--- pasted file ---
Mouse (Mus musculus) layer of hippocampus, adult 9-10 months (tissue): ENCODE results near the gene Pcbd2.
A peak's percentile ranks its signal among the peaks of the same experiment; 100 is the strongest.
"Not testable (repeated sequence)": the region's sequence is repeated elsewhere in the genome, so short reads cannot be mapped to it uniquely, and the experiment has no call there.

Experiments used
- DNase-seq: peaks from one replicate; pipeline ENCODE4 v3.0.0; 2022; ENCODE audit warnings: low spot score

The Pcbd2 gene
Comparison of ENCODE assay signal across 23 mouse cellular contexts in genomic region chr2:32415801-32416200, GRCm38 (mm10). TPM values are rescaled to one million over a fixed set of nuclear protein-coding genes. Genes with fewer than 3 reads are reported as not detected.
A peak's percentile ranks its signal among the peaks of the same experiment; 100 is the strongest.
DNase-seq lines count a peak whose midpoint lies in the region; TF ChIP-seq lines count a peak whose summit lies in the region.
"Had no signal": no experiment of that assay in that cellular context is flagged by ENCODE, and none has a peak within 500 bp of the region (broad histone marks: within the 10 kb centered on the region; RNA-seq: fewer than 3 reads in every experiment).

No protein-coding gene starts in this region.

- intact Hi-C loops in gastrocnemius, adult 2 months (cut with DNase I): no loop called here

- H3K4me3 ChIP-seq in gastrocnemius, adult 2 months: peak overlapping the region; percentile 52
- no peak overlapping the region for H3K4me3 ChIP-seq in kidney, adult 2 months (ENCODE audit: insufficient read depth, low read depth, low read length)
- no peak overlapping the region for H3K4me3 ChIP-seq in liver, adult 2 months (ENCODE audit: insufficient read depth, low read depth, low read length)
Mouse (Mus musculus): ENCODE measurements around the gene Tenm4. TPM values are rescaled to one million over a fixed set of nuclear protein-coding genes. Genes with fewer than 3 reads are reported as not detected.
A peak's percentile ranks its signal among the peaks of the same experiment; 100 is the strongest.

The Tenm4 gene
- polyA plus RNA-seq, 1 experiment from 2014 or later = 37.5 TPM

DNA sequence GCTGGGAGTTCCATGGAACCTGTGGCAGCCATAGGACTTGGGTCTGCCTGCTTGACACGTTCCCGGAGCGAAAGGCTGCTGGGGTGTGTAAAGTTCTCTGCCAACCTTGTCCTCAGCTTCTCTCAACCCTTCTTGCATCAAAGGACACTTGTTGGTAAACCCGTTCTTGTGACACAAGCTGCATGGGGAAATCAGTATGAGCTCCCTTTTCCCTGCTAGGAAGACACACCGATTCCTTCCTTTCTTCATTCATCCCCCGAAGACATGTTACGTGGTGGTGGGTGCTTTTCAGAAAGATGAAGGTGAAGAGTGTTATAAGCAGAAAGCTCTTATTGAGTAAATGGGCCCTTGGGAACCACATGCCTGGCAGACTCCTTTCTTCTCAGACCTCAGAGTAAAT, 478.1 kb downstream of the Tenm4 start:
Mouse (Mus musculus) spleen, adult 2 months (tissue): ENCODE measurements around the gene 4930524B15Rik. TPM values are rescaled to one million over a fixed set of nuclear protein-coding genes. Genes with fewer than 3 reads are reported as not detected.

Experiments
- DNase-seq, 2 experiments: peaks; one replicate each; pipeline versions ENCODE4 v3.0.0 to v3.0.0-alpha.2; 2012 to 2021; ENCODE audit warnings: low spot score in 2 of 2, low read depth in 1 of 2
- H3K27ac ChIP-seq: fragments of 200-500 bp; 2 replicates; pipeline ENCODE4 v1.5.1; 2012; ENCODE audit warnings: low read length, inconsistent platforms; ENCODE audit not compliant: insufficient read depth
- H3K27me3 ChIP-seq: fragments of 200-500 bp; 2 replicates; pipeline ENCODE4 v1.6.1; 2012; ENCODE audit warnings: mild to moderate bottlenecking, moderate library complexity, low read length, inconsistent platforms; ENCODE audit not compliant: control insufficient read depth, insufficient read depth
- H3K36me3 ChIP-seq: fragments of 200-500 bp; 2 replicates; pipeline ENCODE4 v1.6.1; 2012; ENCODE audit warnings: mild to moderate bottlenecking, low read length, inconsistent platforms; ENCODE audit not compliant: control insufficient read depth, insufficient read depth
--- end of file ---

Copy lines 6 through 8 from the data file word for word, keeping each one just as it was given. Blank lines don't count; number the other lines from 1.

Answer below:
The Pcbd2 gene
Comparison of ENCODE assay signal across 23 mouse cellular contexts in genomic region chr2:32415801-32416200, GRCm38 (mm10). TPM values are rescaled to one million over a fixed set of nuclear protein-coding genes. Genes with fewer than 3 reads are reported as not detected.
A peak's percentile ranks its signal among the peaks of the same experiment; 100 is the strongest.